Sathapana Ltd, the third-largest microfinance institution (MFI) in Cambodia, has submitted a formal application to the central bank to merge with a local Japanese-owned bank and operate the consolidated entity as a commercial bank, a company executive said yesterday.
“We received policy approval [for the merger] from the National Bank of Cambodia (NBC) last May, and last week we submitted all documents to them,” said Bun Mony, CEO of Sathapana Microfinance Institution.
Sathapana announced plans to merge with its majority shareholder, Maruhan Japan Bank, in January. Mony said the consolidation of the two financial institutions would create a new entity called Sathapana Bank Plc, with combined assets of $527 million, 140 branches and more than 2,650 staff.
“We finished drafting the internal policy, charters, bylaws and business plan already,” said Mony.
“We expect the NBC will approve our application within two or three months.”
Maruhan Japan Bank, which began operating in Cambodia in 2008, acquired a 95 per cent share of Sathapana Ltd in 2012. Sathapana started as an NGO in 1995 before receiving a licence to operate as an MFI in 2003.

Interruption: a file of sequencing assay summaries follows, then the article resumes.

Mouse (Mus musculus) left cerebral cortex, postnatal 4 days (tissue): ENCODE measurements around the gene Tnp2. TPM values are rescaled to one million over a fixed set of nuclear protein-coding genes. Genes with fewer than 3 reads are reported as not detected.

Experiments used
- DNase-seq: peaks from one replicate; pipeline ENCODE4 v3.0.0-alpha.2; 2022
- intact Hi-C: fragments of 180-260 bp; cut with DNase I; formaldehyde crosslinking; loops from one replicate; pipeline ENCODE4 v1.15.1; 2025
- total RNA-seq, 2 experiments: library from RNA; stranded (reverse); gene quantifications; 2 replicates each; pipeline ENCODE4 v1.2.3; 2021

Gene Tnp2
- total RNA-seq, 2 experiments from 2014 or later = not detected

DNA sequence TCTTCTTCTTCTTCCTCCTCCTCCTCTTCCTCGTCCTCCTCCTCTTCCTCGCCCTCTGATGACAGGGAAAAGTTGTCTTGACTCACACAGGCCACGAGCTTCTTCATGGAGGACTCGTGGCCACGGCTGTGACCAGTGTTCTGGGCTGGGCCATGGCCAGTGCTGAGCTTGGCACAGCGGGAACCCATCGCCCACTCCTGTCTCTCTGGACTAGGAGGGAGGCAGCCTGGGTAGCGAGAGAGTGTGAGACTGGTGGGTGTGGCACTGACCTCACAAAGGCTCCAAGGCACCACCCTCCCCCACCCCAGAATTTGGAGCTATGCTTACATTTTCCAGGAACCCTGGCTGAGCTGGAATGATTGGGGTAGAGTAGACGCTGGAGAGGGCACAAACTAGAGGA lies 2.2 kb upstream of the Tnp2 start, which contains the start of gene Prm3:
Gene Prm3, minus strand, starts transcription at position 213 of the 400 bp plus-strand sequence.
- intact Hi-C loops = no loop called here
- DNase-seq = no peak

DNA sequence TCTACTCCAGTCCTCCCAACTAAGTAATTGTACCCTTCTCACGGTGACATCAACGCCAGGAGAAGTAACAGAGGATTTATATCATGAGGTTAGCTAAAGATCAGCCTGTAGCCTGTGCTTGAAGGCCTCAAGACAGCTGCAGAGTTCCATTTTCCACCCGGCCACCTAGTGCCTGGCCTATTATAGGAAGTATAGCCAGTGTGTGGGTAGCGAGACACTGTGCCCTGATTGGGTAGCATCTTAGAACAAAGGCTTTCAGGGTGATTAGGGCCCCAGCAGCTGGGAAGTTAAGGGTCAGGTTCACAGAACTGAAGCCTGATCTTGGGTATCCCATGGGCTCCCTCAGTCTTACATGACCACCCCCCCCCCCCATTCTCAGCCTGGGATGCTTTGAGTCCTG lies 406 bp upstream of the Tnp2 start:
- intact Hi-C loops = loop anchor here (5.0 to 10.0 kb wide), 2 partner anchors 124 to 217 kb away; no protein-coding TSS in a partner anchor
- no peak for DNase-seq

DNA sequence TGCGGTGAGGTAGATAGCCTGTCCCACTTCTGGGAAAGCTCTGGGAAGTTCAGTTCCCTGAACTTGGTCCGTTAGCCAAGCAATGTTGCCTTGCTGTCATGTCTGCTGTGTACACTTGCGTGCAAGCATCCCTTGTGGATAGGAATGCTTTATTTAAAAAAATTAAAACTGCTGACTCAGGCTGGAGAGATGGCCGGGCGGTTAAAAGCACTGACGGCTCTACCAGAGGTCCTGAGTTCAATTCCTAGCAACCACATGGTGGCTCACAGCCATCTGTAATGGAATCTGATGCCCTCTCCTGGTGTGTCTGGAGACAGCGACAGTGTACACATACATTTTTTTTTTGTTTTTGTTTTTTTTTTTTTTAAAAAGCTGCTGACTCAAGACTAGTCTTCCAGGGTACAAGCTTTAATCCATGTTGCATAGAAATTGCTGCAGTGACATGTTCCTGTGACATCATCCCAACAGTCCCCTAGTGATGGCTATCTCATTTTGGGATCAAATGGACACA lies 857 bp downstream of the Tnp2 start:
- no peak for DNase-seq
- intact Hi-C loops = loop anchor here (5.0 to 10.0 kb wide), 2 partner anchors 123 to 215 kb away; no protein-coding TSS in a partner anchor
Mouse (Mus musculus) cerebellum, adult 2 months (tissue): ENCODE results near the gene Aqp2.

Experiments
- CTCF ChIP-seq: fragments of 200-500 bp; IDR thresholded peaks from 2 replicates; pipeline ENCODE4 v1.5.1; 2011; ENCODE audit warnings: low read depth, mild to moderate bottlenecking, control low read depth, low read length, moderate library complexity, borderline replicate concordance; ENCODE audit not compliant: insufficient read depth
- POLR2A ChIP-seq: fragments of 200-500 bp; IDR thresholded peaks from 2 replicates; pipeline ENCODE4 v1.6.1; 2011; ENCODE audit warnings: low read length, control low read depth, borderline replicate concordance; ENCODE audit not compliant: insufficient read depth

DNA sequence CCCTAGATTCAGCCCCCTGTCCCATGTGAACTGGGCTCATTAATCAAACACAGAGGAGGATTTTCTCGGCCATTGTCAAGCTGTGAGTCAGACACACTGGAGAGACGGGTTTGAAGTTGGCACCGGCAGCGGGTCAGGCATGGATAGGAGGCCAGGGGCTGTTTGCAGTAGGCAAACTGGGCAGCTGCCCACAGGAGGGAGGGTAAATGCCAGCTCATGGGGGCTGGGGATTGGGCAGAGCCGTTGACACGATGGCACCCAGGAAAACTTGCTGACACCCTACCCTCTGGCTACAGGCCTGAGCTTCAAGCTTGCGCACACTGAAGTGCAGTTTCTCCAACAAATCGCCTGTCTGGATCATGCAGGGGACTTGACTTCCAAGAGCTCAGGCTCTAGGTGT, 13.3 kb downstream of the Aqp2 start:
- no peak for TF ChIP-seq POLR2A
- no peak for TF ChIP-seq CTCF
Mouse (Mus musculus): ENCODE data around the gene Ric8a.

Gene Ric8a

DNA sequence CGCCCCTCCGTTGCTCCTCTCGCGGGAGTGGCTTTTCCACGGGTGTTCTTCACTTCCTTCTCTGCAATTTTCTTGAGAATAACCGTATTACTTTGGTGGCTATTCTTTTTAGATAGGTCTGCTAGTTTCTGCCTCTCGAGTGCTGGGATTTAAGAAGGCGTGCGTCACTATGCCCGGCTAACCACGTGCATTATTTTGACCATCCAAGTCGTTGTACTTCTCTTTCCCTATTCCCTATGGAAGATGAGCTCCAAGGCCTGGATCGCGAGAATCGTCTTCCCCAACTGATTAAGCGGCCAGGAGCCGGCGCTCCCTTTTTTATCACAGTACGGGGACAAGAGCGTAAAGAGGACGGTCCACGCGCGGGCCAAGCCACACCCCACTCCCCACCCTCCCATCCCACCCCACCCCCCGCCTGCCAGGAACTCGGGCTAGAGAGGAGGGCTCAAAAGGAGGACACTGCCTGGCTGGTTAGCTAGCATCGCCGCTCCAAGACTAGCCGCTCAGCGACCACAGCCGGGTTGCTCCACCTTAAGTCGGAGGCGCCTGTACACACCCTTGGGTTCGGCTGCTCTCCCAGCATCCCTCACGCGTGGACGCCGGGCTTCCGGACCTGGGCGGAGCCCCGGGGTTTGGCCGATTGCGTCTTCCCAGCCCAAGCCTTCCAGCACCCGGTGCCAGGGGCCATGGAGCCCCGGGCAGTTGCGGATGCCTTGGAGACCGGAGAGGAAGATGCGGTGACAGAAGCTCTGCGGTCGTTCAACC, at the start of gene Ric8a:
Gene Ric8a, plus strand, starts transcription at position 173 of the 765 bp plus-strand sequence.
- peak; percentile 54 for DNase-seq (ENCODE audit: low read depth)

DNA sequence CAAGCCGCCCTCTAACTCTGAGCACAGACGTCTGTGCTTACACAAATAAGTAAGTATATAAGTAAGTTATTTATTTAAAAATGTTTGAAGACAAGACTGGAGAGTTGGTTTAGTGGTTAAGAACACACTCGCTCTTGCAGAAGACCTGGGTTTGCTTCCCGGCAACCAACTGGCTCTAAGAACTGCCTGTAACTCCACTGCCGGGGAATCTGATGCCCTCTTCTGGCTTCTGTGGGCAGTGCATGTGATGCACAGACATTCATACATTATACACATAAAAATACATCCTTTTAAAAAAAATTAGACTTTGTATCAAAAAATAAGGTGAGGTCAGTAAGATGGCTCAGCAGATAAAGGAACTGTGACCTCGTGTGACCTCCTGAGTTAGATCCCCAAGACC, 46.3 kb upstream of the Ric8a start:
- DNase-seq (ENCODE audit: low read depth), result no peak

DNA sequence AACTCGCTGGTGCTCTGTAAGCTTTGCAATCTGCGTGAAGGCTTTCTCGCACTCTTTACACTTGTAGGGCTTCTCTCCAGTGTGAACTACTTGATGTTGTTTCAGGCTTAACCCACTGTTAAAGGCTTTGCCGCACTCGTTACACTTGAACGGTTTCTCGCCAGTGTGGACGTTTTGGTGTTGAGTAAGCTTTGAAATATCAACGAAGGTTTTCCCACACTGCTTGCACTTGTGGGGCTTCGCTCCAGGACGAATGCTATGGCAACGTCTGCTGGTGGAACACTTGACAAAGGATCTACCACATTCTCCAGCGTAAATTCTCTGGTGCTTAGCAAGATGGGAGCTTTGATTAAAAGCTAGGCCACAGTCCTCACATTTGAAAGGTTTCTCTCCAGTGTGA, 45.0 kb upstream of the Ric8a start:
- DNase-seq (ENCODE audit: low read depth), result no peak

The marriage will bring together more than 90,000 deposits and 105,000 loans – the majority coming from the MFI. The integration will help Maruhan scale up its banking operations in Cambodia, while allowing Sathapana to offer its clients more banking options.
“The benefits of becoming a commercial bank are that we can provide services that MFIs cannot, such as checking accounts, transactions abroad and trade finance,” Mony explained.
“We can work both nationally and internationally.”
He said while the conversion to commercial bank would facilitate Sathapana’s work, the micro-lending specialist would not abandon its original goals.
“Our old task as an MFI was to eliminate poverty from the country, and our new bank will continue to do more on that issue,” Mony said.
Sim Senacheert, CEO and president of Prasac Microfinance Institution Ltd, the largest MFI in Cambodia, said the transformation from a deposit-taking microfinance institution to a full-fledged commercial bank is a sensible one – and one that Prasac is considering.
“The MFI will get more confidence from the public, lenders and depositors. And this public confidence will attract more deposits and funding, thus reducing funding costs,” he explained. “Clients will also get more service from the [MFI operating as a] bank.”